Jason McLean “Walkie Talkie” September 12 – October 11, 2019.
Monica Reyes Gallery, Vancouver, B.C.
Jason Mclean’s most recent series of drawings are visual ruminations and inquiries on everyday life as it unfolds. The works are expansive studies on the inevitability of chaos and order as it appears on the surface of daily existence. The drawings suggest an autobiographical contemplation using acrylic inks, pencils, and archival markers on paper. Also in the exhibition are painted personal memorabilia objects such as baseballs and hockey pucks which are reinvented into ornamental keepsakes.
Both the drawings and the found objects evoke an immediate sense of playfulness and spontaneity that is remarkably refreshing in its stylistic approach. The drawings exude a willingness to bear the soul with a level of vulnerability and authenticity that gives the viewer permission to reciprocate. To be in communion with Mclean’s work is to engage in a radical acceptance of life -such that it is.
There is something very liberating and almost radical to this kind of drawing practice in the context of our current digitally enhanced culture with all its trappings of immediate gratification and manipulated perfection. McLean’s drawings, on the other hand, create new thresholds of potentiality as they challenge our existing patterns of thinking. Perception is at its core a creative act. McLean interrogates and reimagines his daily experiences through a drawing practice that is both revelatory and transformative.
Looking more closely at Mclean’s creative process reveals important clues into this process. Mclean fills the drawings with dynamic and gestural movements of ink wash from which images then emerge. There is an element of embodied chance involved in allowing these early
washes of colour to lead the way into further inquiry. In his latest drawings, the mark making trails decidedly much closer to the edge while still managing to remain contained within the boundaries of the paper. The drawings are deeply layered with complexity of line and textures that create spaces within spaces. These are drawings that evolve thoughtfully and must be unriddled by the viewer over time; a slow cook version of personal reflection that allows the hand and the eye to gently soothe the inquisitive mind.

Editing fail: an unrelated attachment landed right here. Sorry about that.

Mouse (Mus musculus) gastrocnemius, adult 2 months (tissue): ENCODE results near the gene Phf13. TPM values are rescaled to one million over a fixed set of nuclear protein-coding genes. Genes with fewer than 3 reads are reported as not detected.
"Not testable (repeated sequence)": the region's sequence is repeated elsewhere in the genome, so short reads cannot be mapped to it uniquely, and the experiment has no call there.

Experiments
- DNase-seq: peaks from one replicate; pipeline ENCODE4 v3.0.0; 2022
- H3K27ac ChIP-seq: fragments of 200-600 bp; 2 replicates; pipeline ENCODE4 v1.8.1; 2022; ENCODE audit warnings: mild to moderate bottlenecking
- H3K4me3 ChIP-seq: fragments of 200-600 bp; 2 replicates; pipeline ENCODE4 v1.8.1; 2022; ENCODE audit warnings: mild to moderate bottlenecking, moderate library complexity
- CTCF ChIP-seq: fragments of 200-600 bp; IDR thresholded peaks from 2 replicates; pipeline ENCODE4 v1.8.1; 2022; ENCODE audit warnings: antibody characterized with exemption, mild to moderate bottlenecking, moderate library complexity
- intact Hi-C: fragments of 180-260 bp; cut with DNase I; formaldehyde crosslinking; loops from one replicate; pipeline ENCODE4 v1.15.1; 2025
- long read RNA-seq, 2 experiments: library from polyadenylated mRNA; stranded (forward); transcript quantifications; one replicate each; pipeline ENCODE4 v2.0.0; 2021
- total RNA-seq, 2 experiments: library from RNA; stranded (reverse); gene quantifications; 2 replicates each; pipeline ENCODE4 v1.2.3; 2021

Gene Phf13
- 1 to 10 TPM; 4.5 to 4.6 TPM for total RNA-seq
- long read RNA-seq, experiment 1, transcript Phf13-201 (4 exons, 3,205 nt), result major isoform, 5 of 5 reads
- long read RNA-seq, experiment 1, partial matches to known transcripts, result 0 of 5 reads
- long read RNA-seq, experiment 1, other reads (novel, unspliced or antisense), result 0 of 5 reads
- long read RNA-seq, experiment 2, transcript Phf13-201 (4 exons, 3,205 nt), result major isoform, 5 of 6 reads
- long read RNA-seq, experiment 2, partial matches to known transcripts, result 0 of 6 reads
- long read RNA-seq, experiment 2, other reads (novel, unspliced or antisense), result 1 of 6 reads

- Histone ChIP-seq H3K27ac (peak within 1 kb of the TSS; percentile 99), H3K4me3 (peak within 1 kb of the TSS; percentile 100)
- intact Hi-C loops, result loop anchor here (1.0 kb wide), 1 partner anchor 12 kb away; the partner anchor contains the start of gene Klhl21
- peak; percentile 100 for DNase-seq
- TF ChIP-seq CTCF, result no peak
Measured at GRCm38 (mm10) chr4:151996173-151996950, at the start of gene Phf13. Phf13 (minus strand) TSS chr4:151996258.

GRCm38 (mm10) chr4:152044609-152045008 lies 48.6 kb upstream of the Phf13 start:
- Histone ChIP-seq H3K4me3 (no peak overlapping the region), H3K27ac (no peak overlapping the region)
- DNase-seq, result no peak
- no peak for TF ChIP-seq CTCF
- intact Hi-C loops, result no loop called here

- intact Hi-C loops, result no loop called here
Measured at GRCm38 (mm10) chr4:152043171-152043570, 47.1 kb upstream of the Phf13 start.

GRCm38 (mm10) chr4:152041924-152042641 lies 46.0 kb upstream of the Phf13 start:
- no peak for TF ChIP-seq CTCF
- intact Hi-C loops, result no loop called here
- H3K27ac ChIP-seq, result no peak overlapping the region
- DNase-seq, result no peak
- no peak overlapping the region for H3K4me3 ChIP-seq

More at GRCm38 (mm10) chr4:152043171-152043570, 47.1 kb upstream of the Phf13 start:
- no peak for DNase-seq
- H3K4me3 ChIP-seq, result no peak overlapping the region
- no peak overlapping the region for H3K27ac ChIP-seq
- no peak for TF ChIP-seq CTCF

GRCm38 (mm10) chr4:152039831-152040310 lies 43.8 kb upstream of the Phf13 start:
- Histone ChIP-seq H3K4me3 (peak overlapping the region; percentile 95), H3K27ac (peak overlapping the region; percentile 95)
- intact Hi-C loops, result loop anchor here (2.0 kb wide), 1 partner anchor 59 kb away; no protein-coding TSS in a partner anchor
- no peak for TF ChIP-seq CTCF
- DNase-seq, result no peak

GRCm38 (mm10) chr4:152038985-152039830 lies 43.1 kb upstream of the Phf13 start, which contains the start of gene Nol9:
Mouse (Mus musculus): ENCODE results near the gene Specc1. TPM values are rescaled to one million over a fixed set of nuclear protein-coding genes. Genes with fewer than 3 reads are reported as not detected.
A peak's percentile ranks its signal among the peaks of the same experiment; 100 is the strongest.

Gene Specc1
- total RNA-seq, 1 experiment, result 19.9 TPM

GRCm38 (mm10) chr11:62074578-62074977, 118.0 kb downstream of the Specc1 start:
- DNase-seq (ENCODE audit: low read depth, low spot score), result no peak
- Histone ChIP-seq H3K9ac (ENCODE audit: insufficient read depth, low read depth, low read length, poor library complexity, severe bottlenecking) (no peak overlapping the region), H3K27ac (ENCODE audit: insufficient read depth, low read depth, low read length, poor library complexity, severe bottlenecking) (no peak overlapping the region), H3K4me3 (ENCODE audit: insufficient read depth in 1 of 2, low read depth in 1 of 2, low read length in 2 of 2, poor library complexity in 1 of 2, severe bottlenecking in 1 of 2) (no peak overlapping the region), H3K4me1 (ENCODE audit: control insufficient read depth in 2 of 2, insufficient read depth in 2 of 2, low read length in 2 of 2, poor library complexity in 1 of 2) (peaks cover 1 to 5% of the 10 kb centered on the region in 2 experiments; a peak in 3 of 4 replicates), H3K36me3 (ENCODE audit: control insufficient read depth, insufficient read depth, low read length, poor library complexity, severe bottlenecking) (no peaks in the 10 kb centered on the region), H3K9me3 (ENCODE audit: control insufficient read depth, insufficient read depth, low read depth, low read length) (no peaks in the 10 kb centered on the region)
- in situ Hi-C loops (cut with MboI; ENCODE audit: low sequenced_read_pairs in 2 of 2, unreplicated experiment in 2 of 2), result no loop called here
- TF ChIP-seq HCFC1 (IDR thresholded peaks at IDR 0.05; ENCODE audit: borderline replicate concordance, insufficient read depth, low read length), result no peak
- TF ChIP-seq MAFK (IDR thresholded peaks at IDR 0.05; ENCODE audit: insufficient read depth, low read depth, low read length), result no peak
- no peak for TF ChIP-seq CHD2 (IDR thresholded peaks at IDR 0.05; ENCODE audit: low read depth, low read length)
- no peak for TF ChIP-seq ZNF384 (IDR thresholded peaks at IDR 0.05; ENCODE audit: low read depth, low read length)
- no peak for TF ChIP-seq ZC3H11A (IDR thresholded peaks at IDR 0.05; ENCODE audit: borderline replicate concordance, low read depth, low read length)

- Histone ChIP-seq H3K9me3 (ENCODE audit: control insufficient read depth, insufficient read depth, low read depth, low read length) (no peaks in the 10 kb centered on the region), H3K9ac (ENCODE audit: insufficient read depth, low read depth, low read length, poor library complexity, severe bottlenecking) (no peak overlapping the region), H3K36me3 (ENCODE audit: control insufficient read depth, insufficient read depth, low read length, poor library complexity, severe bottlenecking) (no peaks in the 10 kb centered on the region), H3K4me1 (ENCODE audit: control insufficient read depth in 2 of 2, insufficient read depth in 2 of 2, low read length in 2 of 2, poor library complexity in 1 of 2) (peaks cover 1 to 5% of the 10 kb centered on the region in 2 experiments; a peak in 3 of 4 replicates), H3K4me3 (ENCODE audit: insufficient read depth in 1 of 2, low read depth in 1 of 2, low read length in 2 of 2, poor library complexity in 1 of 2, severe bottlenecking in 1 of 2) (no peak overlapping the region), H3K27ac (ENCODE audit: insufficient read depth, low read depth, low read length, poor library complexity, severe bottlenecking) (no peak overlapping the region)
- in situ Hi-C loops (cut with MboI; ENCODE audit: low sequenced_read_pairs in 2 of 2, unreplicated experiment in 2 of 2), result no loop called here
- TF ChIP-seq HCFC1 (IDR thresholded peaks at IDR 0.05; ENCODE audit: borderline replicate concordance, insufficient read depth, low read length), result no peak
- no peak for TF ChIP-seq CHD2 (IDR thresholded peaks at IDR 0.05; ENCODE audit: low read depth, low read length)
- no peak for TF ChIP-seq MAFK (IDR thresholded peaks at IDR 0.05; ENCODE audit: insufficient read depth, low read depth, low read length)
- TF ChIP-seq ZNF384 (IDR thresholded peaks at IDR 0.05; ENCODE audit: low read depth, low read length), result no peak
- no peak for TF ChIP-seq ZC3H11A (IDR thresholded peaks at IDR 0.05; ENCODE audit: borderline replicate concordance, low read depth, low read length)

These are large drawings in which the eye must wander and then pause to bring attention to the detailed intricacies where fragments of text appear. These moments of text within the visual experience offer a kind of ambiguity that resists resolution. The resulting tension in the placement of text and image creates opportunities for decentering the gaze. What is interesting to note in the latest drawings from 2018 is the emergence of a more painterly approach to colour on the surface which energizes the compositions. The vibrantly coloured washes of ink seemingly explode on the surface. This new consideration to colour creates an encounter that is more sensorial than cognitive.
McLean is a graduate of Emily Carr University of Art + Design (1997). His work was featured in 2005 on the ceiling of the Vancouver Art Gallery. McLean continues to gain global acclaim, including being a contributor to the National Gallery of Canada’s 2017/2018 monumental group exhibition entitled “Canadian and Indigenous Art: 1968 to Present.” Anne Languedoc
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Illustration by Jean-Philippe Delhomme